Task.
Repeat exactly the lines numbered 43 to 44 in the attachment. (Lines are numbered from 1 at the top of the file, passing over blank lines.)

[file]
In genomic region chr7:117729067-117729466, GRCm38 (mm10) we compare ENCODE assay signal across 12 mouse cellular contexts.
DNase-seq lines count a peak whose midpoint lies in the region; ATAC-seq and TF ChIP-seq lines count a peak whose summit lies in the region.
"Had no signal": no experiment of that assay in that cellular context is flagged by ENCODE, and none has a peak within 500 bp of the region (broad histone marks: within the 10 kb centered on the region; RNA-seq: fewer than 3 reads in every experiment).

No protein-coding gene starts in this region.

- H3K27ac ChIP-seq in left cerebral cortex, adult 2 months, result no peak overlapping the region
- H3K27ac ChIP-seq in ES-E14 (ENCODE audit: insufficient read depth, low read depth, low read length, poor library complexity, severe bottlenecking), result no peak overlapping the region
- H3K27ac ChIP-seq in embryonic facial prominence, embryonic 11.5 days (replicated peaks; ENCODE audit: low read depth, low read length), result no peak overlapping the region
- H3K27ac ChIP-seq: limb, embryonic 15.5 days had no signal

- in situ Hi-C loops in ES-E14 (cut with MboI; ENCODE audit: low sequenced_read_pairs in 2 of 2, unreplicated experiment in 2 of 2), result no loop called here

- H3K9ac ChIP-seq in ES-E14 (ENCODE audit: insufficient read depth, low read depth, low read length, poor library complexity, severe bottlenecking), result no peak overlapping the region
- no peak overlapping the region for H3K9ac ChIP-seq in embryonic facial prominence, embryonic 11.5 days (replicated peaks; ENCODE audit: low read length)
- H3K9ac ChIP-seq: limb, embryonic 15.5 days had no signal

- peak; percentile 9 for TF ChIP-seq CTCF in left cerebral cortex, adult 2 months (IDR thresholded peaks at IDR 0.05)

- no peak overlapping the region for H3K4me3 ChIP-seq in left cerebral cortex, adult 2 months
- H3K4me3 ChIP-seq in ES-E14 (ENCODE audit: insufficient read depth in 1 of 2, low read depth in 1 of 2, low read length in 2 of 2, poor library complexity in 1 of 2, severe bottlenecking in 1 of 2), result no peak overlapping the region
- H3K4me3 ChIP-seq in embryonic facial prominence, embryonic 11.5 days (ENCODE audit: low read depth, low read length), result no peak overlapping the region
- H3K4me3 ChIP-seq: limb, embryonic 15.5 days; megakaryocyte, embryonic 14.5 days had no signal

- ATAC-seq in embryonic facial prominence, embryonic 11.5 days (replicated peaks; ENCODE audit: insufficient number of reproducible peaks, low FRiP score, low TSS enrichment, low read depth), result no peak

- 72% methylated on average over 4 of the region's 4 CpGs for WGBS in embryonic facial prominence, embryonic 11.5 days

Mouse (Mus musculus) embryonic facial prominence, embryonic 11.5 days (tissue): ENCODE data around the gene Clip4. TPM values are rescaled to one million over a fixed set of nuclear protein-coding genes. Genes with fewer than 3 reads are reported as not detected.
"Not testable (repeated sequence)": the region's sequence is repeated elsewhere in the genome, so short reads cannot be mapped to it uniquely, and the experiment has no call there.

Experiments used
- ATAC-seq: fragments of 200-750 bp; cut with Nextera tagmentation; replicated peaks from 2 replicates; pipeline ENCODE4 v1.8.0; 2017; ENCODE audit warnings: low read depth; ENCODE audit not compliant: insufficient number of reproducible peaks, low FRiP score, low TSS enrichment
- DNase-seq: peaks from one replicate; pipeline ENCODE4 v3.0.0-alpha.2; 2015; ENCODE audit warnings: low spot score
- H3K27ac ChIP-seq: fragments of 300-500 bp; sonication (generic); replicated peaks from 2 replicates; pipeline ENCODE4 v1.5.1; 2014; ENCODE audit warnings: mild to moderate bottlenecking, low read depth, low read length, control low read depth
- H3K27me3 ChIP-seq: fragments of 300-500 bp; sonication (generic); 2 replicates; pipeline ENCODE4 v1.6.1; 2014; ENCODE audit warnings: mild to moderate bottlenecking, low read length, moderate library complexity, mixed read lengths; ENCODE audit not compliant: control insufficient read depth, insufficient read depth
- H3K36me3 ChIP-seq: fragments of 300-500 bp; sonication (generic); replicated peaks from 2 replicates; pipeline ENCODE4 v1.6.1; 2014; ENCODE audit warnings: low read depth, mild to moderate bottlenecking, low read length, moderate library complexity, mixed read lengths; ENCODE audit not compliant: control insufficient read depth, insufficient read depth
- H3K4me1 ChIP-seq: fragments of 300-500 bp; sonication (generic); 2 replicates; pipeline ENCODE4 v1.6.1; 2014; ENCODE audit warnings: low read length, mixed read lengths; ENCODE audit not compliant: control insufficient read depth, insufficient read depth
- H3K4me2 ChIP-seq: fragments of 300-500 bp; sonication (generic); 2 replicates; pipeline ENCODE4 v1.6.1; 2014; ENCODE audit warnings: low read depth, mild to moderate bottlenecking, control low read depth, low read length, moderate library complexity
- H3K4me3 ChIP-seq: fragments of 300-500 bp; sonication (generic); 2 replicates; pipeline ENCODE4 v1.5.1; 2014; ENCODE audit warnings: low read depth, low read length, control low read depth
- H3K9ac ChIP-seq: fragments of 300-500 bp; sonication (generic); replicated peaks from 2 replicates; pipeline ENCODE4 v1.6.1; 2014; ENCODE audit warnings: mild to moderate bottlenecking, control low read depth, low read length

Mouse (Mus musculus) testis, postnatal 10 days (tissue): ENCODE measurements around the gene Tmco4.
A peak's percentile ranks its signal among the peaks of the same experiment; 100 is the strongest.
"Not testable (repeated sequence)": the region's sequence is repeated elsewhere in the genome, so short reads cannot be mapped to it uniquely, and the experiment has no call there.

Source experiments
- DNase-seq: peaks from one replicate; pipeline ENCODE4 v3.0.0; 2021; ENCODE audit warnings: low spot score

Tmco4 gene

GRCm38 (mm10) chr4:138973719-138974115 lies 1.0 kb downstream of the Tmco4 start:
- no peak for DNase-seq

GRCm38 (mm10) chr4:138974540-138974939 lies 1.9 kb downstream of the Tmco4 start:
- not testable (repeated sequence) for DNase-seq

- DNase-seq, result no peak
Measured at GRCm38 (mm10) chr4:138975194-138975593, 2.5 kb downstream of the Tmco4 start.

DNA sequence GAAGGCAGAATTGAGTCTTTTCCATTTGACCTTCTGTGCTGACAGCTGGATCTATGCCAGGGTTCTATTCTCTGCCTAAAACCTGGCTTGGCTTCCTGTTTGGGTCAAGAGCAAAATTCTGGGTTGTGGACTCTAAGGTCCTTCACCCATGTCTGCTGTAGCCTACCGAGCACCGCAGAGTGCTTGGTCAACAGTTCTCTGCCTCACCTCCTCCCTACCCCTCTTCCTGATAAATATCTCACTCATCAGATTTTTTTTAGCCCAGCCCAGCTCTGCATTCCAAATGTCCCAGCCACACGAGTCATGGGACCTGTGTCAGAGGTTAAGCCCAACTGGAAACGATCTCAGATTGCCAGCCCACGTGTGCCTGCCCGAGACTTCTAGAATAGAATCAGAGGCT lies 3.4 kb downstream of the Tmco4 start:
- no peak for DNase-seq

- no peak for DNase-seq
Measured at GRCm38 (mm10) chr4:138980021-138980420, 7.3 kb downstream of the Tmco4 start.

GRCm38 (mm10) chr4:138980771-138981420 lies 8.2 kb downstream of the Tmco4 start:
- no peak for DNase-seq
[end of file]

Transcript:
Measured at GRCm38 (mm10) chr4:138975194-138975593, 2.5 kb downstream of the Tmco4 start.

DNA sequence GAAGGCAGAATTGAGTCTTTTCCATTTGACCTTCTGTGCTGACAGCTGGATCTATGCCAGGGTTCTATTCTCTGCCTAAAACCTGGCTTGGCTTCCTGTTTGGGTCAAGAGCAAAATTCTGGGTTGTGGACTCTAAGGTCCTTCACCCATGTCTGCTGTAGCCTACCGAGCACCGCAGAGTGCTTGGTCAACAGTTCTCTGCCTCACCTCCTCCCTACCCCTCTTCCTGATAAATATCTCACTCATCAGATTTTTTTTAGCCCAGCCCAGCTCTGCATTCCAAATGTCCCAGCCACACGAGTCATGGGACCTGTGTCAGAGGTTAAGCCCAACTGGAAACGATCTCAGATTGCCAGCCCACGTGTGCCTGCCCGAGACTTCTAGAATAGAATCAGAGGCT lies 3.4 kb downstream of the Tmco4 start: